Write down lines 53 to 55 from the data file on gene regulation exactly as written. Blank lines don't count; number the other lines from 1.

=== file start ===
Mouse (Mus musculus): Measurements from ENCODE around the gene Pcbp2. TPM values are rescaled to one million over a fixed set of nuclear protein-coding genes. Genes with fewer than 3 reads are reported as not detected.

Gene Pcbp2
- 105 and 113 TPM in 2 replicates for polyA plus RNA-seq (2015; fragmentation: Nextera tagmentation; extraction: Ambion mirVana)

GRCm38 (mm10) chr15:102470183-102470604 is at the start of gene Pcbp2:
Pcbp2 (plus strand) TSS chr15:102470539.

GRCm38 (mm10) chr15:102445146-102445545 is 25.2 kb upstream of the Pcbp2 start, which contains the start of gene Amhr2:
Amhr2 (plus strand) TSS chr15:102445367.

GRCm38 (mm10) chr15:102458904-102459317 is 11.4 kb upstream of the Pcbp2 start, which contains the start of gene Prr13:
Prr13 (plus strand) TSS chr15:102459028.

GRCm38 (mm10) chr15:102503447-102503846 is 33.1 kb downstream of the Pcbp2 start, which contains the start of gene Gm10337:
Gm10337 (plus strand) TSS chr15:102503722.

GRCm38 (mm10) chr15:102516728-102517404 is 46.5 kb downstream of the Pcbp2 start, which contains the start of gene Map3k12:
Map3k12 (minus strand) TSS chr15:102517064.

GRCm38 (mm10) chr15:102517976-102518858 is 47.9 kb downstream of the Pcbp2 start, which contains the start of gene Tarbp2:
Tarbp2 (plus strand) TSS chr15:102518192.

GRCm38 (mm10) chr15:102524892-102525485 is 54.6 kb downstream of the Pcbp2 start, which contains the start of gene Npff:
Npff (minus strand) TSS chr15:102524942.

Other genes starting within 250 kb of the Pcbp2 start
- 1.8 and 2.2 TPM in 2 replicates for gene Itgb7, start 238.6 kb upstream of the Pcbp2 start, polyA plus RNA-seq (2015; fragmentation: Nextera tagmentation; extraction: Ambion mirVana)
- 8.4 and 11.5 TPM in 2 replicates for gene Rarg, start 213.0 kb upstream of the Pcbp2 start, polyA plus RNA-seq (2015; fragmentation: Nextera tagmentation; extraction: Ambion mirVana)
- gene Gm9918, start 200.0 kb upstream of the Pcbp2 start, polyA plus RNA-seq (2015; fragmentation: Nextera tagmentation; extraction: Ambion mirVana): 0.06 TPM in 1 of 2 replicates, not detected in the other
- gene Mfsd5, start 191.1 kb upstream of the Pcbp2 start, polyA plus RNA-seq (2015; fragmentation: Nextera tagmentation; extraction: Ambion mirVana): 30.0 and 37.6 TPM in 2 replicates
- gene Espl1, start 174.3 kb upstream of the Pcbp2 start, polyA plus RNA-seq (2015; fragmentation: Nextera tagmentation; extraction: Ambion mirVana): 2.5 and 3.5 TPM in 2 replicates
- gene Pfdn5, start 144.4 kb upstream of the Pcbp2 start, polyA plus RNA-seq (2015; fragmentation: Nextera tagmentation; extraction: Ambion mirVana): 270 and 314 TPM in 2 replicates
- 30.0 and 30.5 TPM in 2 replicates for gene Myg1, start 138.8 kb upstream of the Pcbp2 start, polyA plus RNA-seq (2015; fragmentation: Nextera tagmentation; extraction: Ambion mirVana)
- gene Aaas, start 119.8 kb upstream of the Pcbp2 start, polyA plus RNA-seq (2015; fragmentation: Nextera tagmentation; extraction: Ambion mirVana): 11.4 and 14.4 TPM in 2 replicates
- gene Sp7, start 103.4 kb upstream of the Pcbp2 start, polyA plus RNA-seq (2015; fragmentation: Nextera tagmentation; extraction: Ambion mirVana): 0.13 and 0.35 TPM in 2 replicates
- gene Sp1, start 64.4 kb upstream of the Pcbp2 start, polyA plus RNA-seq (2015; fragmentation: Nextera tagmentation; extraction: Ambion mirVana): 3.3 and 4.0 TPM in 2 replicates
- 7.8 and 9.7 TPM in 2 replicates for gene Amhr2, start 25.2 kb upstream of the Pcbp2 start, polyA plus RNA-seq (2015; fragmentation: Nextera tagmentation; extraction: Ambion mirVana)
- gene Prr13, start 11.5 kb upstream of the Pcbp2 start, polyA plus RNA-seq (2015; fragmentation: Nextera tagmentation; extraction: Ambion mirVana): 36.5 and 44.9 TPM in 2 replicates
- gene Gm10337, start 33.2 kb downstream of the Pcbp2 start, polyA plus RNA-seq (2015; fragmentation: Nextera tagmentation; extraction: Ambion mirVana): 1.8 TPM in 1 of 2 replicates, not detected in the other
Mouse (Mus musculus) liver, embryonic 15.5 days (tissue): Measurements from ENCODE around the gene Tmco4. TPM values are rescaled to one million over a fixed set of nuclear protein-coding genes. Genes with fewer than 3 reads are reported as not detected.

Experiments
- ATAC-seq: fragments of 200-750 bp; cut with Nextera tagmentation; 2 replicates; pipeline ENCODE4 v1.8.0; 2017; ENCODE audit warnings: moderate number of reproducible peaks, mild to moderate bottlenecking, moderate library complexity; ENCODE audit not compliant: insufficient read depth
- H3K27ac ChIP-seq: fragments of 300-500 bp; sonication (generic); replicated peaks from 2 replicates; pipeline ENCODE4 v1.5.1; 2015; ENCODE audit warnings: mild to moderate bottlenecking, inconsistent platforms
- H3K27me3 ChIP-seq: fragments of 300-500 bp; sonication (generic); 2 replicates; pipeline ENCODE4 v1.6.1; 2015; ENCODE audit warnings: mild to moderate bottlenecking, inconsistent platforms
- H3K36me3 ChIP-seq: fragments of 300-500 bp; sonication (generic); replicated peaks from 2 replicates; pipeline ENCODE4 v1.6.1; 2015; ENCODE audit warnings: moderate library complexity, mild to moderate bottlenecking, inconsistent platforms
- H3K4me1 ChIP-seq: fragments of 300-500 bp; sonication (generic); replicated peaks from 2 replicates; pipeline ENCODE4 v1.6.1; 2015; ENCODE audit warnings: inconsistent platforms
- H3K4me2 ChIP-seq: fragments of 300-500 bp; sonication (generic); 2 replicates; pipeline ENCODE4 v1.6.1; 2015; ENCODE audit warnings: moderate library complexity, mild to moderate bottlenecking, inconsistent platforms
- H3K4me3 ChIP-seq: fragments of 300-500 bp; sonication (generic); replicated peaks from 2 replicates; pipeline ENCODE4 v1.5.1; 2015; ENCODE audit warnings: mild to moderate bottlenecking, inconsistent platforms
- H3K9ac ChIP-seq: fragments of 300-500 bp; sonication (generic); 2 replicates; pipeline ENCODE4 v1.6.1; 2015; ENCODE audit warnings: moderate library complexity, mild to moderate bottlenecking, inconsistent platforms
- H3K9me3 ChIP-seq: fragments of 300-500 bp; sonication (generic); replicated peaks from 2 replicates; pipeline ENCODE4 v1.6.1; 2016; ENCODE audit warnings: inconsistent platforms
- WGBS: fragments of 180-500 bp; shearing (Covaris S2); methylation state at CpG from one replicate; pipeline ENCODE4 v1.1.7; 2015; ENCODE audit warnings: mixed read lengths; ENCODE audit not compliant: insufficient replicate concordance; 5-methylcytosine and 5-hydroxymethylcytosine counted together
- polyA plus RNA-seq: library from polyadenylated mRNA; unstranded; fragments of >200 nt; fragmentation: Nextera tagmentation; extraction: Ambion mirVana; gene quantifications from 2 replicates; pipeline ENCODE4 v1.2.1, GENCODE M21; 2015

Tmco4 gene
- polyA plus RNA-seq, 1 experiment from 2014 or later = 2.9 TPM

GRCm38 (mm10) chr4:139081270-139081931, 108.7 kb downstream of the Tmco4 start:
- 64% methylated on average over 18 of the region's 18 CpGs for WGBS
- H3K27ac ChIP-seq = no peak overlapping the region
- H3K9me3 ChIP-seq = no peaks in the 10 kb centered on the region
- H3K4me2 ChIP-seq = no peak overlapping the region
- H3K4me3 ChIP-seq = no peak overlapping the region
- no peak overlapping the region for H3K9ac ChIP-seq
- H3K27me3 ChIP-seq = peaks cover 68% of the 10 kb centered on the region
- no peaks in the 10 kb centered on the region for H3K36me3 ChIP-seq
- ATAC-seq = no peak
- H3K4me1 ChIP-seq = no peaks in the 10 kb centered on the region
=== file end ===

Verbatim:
- no peak overlapping the region for H3K9ac ChIP-seq
- H3K27me3 ChIP-seq = peaks cover 68% of the 10 kb centered on the region
- no peaks in the 10 kb centered on the region for H3K36me3 ChIP-seq